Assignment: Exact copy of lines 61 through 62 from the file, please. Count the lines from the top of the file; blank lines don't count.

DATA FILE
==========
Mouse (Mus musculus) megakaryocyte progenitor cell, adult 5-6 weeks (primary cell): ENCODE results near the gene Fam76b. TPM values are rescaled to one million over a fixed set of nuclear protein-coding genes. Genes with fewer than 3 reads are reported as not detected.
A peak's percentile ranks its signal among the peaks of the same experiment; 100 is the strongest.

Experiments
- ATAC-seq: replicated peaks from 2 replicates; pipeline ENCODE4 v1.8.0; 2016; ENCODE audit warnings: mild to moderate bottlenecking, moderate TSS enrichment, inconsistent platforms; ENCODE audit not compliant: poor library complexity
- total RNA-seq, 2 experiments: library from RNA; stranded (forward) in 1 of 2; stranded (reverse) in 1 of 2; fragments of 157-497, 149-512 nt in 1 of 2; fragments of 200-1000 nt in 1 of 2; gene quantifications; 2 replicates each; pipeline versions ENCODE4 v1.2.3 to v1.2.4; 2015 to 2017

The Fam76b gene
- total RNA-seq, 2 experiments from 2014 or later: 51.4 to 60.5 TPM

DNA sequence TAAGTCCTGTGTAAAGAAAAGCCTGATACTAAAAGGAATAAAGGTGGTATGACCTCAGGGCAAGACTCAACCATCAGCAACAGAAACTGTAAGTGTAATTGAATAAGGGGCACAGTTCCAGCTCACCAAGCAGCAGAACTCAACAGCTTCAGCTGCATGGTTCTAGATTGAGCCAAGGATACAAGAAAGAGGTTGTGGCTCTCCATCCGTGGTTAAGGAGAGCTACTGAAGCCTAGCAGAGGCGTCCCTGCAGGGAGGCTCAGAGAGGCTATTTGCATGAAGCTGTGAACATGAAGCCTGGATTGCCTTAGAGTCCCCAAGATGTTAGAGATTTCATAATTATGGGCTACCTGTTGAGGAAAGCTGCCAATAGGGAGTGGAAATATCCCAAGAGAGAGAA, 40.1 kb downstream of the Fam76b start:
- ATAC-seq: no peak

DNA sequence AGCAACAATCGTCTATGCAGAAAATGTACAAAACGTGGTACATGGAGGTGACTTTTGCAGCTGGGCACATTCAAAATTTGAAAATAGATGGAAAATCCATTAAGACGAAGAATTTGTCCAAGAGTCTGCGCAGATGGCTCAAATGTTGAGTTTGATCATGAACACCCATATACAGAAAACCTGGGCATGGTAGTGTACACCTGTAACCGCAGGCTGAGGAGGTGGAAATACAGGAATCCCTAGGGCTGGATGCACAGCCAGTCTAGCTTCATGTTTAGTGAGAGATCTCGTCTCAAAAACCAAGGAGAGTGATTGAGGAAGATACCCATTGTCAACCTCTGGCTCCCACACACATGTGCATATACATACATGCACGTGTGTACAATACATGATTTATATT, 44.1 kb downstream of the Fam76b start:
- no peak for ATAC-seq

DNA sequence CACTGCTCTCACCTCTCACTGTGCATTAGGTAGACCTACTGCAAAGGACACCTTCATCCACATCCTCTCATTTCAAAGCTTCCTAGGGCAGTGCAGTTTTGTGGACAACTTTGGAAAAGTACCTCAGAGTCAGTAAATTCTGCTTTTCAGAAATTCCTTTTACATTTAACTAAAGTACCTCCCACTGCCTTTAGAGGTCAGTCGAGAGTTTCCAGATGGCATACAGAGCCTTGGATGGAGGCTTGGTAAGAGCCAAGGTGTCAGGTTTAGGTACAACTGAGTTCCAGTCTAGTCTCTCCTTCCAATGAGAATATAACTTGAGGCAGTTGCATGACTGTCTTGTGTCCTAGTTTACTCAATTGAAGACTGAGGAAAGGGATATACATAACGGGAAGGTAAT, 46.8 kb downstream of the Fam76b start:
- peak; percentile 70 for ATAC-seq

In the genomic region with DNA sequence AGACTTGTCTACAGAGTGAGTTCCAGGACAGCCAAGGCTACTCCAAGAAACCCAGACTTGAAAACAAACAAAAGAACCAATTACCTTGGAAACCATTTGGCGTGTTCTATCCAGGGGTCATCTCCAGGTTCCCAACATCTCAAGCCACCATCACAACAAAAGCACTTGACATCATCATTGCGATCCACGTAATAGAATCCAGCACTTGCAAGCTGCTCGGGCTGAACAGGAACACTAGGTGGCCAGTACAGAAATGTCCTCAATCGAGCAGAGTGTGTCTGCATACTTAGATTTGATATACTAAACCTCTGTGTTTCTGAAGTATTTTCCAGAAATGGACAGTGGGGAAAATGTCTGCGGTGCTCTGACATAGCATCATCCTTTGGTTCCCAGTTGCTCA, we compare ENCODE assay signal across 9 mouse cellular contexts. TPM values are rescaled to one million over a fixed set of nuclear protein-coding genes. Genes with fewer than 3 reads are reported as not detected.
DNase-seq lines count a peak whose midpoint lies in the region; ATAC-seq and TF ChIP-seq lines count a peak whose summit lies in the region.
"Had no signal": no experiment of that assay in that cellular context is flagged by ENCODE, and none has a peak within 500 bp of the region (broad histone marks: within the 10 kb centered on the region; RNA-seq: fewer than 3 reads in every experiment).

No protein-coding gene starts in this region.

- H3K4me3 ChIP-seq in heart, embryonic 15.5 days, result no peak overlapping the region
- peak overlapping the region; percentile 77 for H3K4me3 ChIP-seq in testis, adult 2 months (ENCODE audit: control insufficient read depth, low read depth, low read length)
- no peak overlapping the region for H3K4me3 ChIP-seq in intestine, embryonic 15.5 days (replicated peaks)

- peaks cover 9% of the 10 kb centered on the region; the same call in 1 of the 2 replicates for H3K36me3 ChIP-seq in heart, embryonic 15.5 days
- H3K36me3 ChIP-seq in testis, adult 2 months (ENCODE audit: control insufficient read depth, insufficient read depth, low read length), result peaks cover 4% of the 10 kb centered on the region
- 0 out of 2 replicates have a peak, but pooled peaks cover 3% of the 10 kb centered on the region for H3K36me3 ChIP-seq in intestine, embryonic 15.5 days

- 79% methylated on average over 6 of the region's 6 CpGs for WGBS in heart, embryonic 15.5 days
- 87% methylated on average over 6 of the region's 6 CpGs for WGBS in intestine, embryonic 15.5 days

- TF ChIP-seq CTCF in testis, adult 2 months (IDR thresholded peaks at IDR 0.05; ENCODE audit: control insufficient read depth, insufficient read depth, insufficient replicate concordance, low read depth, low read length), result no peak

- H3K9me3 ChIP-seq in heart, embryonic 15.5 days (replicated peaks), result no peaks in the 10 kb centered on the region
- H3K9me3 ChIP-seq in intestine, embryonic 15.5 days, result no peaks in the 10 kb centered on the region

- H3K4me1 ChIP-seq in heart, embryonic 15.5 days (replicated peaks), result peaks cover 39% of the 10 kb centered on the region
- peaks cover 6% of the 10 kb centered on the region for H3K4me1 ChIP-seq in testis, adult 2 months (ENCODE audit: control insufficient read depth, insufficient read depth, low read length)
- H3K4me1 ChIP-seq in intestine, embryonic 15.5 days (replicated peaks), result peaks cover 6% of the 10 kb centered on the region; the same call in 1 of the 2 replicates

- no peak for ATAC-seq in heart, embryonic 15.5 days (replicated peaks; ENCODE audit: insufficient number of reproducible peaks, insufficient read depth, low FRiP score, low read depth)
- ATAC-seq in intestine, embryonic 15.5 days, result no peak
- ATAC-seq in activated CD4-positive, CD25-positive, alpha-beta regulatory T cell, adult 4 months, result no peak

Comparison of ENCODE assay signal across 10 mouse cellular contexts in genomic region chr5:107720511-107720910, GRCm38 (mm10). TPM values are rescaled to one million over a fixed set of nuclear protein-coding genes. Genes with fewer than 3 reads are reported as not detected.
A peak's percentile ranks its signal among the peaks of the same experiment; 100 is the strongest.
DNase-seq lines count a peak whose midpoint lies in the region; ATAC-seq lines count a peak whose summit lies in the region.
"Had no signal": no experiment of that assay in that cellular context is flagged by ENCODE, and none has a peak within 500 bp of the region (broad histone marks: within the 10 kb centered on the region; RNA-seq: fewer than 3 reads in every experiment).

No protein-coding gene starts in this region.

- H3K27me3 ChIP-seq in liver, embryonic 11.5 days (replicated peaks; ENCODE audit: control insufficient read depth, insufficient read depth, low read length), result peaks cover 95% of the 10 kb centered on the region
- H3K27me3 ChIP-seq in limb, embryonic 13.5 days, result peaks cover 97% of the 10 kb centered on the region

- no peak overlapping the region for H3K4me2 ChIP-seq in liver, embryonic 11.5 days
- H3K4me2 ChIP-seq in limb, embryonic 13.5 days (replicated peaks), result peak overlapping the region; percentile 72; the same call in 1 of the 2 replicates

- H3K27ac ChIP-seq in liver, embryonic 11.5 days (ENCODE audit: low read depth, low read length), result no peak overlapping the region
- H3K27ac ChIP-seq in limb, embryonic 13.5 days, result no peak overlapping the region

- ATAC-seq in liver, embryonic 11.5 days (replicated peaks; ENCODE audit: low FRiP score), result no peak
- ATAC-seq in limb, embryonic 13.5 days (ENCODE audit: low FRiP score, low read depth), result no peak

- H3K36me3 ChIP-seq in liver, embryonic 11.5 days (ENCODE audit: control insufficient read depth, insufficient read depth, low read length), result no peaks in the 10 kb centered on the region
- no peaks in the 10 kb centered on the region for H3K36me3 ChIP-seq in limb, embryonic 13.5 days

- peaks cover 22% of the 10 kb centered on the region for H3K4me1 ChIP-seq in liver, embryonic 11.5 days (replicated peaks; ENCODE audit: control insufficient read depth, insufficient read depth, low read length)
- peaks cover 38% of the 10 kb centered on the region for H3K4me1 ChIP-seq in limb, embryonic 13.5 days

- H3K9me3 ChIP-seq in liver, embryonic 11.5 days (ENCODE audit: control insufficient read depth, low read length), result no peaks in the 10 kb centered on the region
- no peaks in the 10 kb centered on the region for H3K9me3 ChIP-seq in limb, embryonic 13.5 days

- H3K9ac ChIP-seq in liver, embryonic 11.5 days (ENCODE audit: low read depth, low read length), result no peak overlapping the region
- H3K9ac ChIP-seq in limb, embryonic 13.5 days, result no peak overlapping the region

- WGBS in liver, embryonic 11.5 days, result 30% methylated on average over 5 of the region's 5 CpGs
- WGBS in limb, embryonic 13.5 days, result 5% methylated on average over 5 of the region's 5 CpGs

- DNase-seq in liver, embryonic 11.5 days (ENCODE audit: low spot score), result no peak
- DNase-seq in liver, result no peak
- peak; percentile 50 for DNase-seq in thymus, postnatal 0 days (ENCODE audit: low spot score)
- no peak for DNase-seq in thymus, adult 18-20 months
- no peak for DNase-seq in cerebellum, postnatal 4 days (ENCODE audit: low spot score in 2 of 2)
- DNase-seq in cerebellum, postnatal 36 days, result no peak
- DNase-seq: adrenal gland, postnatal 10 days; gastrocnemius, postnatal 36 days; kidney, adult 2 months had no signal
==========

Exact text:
- no peak for DNase-seq in thymus, adult 18-20 months
- no peak for DNase-seq in cerebellum, postnatal 4 days (ENCODE audit: low spot score in 2 of 2)